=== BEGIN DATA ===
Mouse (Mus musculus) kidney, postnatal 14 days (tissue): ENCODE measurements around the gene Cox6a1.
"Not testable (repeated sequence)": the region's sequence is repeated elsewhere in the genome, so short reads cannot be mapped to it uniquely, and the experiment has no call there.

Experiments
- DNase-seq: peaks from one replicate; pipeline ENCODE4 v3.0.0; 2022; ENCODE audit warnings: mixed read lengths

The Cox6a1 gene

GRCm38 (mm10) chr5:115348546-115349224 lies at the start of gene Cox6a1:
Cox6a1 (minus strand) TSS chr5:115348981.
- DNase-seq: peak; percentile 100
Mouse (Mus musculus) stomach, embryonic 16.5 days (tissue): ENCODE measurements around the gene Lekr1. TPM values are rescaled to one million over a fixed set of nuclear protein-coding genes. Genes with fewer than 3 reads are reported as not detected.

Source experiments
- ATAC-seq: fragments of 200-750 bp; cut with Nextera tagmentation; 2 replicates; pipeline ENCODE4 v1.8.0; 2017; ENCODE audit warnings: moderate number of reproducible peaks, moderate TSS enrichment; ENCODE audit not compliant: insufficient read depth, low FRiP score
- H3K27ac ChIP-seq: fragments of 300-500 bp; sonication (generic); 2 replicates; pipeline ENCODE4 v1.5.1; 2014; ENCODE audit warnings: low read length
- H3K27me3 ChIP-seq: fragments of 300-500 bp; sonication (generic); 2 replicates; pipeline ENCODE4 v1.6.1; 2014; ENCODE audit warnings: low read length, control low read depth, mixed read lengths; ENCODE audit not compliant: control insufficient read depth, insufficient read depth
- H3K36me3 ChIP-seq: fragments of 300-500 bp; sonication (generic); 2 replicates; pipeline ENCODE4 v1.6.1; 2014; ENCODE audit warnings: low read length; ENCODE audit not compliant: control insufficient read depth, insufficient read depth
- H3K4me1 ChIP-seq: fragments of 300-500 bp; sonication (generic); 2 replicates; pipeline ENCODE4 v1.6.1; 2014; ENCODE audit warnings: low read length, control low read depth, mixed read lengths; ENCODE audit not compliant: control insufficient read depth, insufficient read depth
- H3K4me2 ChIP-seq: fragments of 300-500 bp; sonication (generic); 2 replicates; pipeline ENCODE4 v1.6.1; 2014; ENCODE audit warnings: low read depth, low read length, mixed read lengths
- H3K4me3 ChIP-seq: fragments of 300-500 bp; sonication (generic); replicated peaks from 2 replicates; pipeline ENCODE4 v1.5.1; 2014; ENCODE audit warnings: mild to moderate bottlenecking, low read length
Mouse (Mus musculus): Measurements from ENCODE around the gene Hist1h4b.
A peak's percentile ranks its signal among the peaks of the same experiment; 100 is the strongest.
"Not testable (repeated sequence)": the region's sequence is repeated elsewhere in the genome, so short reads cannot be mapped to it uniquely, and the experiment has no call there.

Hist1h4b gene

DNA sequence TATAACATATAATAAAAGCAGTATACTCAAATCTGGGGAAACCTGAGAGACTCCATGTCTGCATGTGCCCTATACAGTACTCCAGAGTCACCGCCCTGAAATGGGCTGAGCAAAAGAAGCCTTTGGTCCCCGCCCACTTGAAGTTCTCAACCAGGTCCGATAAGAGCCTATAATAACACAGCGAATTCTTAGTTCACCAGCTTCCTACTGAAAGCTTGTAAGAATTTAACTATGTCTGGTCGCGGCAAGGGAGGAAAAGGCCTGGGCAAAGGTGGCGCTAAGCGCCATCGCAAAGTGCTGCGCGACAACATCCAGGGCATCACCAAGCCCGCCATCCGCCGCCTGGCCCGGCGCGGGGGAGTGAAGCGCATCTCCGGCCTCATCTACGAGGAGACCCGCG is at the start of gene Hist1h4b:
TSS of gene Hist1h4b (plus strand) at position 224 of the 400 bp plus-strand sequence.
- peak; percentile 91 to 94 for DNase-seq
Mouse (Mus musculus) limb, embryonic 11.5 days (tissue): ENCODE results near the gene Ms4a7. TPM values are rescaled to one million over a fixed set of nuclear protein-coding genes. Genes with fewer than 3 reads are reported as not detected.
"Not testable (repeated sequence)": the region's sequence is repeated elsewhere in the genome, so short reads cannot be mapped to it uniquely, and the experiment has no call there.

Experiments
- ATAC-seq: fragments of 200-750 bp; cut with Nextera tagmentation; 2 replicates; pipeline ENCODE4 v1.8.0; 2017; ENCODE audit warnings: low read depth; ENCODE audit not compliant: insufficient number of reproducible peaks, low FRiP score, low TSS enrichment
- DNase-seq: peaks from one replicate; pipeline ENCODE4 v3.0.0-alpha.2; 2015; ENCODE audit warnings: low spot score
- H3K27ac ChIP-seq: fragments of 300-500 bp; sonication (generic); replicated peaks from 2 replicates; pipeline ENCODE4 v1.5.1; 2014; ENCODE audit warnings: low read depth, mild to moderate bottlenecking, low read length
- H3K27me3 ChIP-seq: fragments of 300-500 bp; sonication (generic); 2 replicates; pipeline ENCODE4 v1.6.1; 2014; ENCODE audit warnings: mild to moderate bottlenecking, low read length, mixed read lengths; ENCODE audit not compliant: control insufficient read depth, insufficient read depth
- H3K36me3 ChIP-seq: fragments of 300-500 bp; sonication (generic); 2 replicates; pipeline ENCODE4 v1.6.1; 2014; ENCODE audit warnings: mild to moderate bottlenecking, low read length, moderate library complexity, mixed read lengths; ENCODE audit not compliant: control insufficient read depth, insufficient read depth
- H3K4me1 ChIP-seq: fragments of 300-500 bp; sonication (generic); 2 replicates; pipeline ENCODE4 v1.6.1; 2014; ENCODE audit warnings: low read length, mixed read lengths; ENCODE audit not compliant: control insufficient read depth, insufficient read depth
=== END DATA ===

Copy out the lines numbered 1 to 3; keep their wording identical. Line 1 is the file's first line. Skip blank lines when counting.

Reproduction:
Mouse (Mus musculus) kidney, postnatal 14 days (tissue): ENCODE measurements around the gene Cox6a1.
"Not testable (repeated sequence)": the region's sequence is repeated elsewhere in the genome, so short reads cannot be mapped to it uniquely, and the experiment has no call there.

Experiments